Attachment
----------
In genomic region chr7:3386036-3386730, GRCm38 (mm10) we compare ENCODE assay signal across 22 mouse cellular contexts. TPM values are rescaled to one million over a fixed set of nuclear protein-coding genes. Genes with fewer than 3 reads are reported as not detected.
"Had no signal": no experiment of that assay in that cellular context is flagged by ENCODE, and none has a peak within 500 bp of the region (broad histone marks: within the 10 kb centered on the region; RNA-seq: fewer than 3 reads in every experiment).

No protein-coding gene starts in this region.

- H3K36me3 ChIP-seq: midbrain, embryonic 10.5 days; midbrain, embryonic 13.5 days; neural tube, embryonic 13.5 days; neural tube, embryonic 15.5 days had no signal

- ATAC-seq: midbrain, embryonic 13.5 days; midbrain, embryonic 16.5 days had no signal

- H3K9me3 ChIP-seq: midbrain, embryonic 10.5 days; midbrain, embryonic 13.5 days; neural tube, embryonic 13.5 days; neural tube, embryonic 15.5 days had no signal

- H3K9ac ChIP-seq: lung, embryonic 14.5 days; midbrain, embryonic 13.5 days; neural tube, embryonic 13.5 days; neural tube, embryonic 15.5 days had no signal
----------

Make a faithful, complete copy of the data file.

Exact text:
In genomic region chr7:3386036-3386730, GRCm38 (mm10) we compare ENCODE assay signal across 22 mouse cellular contexts. TPM values are rescaled to one million over a fixed set of nuclear protein-coding genes. Genes with fewer than 3 reads are reported as not detected.
"Had no signal": no experiment of that assay in that cellular context is flagged by ENCODE, and none has a peak within 500 bp of the region (broad histone marks: within the 10 kb centered on the region; RNA-seq: fewer than 3 reads in every experiment).

No protein-coding gene starts in this region.

- H3K36me3 ChIP-seq: midbrain, embryonic 10.5 days; midbrain, embryonic 13.5 days; neural tube, embryonic 13.5 days; neural tube, embryonic 15.5 days had no signal

- ATAC-seq: midbrain, embryonic 13.5 days; midbrain, embryonic 16.5 days had no signal

- H3K9me3 ChIP-seq: midbrain, embryonic 10.5 days; midbrain, embryonic 13.5 days; neural tube, embryonic 13.5 days; neural tube, embryonic 15.5 days had no signal

- H3K9ac ChIP-seq: lung, embryonic 14.5 days; midbrain, embryonic 13.5 days; neural tube, embryonic 13.5 days; neural tube, embryonic 15.5 days had no signal